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Back To School And The Risk Of Relapse

posted by Julie O'Toole on September 28, 2017 at 10:51am
 

When you practice as long as I have in the field of childhood eating disorders, one thing becomes abundantly clear: there are cycles to the frequency with which patients appear on our doorstep for treatment -- and on the doorsteps of all the other treatment centers as well. The trouble is, it has proven difficult to understand the peaks and troughs of these cycles and correlate them to much of anything. But there do seem to be a few tentatively recognizable patterns. And these…

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The Importance of Parent Groups

posted by Julie O'Toole on August 17, 2017 at 9:06am

At Kartini Clinic, we have had a parent support group from the beginning. At first my husband Steve and I led parent group. After a few years it was taken over by a much more competent leader, Kartini family therapist Leslie Weisner LMFT, in whose hands it remains today. As our program grew and developed we added more groups, all free of charge, for our patients’ parents. Jean Malnati, our parent advocate and herself a parent of a child with an eating disorder, leads the parenting…

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To The Bone: What You Should Know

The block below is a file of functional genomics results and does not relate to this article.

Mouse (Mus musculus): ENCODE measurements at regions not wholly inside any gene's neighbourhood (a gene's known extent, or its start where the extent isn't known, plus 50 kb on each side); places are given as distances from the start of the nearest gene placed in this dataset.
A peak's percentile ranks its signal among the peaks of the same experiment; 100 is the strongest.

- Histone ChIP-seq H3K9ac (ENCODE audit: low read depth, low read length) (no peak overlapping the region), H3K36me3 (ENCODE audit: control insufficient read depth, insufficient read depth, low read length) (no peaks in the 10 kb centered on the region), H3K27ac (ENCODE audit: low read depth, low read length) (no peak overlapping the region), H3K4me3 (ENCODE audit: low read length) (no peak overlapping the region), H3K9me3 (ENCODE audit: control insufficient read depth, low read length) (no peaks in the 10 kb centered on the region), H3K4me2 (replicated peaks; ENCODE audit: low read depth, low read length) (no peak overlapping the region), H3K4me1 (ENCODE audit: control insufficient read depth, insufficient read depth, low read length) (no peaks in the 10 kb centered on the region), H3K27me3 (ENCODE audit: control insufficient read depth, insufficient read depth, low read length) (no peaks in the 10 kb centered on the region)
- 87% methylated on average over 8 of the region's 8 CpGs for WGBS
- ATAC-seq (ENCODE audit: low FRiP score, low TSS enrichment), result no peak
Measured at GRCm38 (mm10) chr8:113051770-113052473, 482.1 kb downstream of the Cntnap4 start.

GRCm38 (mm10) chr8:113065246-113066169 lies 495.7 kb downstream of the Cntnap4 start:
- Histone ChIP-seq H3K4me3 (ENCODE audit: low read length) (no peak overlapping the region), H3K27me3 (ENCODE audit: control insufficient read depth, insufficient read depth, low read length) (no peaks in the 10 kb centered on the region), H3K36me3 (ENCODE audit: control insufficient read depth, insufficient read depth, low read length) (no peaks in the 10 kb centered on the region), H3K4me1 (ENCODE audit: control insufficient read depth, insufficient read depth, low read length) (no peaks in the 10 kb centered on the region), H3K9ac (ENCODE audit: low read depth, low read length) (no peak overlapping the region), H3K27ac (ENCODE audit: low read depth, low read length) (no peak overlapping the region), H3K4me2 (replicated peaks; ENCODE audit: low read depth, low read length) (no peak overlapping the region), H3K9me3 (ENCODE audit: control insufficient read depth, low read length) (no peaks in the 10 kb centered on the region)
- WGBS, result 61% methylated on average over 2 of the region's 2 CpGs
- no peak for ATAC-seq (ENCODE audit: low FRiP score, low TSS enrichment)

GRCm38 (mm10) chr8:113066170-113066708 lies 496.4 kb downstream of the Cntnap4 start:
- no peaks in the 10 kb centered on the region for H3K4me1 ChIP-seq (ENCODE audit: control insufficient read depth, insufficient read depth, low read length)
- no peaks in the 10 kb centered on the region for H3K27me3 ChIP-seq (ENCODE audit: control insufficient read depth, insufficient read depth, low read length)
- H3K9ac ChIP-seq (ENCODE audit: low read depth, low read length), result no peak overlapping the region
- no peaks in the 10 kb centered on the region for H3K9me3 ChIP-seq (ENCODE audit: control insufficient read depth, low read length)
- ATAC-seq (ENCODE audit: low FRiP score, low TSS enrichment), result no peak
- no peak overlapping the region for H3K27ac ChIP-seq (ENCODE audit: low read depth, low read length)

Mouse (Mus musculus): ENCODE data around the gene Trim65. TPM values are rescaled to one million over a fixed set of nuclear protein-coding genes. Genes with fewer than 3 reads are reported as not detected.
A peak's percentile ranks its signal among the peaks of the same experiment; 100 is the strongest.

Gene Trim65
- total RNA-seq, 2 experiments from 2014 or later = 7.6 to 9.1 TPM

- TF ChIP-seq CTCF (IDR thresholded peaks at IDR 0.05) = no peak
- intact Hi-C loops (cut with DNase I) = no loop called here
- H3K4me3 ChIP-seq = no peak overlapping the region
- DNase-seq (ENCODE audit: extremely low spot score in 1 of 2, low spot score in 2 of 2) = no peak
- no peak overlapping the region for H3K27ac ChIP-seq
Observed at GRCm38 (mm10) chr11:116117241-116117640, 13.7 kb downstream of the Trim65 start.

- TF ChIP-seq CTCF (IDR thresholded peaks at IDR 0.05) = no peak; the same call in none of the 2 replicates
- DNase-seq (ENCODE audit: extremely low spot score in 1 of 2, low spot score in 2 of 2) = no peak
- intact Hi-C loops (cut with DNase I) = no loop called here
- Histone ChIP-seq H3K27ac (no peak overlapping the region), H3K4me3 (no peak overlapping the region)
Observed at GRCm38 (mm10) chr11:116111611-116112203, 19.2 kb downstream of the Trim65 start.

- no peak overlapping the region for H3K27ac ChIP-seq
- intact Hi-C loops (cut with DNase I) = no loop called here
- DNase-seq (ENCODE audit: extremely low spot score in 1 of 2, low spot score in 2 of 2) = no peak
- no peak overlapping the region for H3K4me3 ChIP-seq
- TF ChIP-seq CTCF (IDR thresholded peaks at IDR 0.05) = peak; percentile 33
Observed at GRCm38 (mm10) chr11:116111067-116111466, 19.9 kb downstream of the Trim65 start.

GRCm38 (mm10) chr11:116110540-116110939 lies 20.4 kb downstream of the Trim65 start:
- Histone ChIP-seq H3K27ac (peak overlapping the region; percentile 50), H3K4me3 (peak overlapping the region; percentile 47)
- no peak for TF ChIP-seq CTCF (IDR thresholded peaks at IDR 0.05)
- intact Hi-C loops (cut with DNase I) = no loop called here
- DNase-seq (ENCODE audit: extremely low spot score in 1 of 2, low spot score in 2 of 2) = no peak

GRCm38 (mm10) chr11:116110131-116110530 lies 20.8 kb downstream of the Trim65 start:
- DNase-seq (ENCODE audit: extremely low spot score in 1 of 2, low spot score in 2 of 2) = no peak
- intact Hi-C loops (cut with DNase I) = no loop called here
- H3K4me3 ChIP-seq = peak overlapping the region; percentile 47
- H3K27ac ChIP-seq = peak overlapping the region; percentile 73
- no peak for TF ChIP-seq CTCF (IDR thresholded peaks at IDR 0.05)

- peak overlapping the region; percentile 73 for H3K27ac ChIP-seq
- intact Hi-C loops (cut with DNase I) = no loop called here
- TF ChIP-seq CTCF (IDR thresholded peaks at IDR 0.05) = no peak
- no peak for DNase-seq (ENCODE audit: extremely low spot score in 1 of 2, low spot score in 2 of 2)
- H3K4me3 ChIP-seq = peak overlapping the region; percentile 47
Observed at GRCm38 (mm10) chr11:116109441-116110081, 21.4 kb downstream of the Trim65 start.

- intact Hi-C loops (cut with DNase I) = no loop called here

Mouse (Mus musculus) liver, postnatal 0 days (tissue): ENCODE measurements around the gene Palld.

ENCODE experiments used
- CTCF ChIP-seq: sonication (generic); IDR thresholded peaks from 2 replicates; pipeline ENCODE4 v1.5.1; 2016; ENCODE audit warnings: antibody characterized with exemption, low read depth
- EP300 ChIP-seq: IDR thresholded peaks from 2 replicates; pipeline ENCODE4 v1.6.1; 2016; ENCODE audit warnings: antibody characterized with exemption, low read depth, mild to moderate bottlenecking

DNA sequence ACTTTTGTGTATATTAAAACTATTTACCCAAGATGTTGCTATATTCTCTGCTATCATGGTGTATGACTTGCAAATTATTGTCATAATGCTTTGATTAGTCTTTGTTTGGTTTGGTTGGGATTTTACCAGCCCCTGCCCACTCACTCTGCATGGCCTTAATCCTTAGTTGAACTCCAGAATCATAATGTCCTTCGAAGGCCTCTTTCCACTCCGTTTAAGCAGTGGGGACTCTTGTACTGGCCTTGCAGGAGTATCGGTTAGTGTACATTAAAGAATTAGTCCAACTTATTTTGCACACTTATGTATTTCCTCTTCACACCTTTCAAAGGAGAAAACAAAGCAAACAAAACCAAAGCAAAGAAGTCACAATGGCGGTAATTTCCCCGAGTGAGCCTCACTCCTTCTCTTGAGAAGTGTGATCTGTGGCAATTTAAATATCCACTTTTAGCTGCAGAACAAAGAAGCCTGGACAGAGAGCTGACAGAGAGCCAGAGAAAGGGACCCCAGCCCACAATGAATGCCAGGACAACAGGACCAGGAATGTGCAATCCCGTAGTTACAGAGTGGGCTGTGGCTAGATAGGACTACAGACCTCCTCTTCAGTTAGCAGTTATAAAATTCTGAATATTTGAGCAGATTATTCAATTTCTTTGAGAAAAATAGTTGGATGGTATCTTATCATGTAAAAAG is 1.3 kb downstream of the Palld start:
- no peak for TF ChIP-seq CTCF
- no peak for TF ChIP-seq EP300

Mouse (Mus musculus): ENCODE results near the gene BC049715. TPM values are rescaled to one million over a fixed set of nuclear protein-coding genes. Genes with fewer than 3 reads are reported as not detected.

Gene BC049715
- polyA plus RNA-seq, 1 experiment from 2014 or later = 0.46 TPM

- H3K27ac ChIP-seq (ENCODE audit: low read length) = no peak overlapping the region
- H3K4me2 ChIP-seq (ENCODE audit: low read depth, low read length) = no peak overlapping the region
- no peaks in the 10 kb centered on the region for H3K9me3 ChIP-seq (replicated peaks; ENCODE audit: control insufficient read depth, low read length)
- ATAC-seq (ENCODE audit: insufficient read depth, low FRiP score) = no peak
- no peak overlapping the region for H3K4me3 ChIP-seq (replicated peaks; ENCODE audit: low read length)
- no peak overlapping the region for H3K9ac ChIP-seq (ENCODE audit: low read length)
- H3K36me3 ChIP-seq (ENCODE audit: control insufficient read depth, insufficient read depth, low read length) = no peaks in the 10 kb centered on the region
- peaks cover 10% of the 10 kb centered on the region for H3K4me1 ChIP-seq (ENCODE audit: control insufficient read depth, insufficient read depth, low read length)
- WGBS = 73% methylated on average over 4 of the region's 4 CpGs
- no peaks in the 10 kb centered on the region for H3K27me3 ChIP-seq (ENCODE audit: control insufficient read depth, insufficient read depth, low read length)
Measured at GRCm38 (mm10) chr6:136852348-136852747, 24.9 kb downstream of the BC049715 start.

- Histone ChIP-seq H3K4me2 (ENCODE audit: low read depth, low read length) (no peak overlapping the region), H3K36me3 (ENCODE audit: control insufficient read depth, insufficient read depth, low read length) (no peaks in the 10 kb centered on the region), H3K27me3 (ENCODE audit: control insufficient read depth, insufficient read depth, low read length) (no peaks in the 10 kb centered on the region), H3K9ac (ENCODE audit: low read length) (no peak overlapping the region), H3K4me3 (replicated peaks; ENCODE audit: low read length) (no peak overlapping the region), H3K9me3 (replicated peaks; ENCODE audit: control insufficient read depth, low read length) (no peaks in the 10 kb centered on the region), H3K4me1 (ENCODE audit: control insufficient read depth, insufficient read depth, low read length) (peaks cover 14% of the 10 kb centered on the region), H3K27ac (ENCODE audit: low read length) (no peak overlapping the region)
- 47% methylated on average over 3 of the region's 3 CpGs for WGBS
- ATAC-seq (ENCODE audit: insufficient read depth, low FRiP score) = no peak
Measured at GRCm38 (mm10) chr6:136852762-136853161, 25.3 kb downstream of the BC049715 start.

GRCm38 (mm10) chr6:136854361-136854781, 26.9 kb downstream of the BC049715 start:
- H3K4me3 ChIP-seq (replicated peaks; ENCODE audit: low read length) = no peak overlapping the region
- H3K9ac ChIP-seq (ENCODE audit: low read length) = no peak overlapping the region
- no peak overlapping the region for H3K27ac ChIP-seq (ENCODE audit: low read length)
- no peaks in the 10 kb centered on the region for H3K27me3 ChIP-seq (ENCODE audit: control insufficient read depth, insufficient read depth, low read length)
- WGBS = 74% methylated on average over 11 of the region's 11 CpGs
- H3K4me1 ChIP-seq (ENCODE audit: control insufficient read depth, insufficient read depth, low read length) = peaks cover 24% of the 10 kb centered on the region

posted by Morgan O'Toole-Smith on July 20, 2017 at 9:41am

 

On Friday, Netflix released "To the Bone," a film about a young woman struggling with anorexia nervosa. The film has received a great deal of publicity, raising some questions and concerns among parents of children and adolescents with eating disorders.

Here are five questions you may have about the film.

 

My child is recovering from an eating disorder; should they watch this movie?

The question we would ask is why? If it is to gain “insight” into a complex brain illness in…

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Why Animal Therapy?

posted by Julie O'Toole on May 25, 2017 at 9:35am

8 AM: drop-off time at Kartini Clinic. It’s early, and patients and parents alike have a day of hard work ahead of them. But then... enter Ryla.

Family therapist Lisa Peacock says that one of her favorite moments of the day is seeing the mood in the waiting room transform when Ryla or Baxter, her two therapy dogs, run in to say good morning. That’s one of the simplest but most effective aspects of animal therapy: most people like animals, and having one around makes them happier.

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The Role of Parents in Treatment

posted by Julie O'Toole on April 27, 2017 at 9:30am

This post was originally published on December 16, 2015. 

Possibly nothing has changed so much over the last ten years as the acceptance of parents’ role in the treatment of children and adolescents with eating disorders.

When I founded Kartini Clinic in 1998, “dysfunctional” parents were widely considered to cause eating disorders in general and anorexia nervosa in particular. Toxic and enmeshed mothers were commonly cited by therapists, doctors and lay people as the common…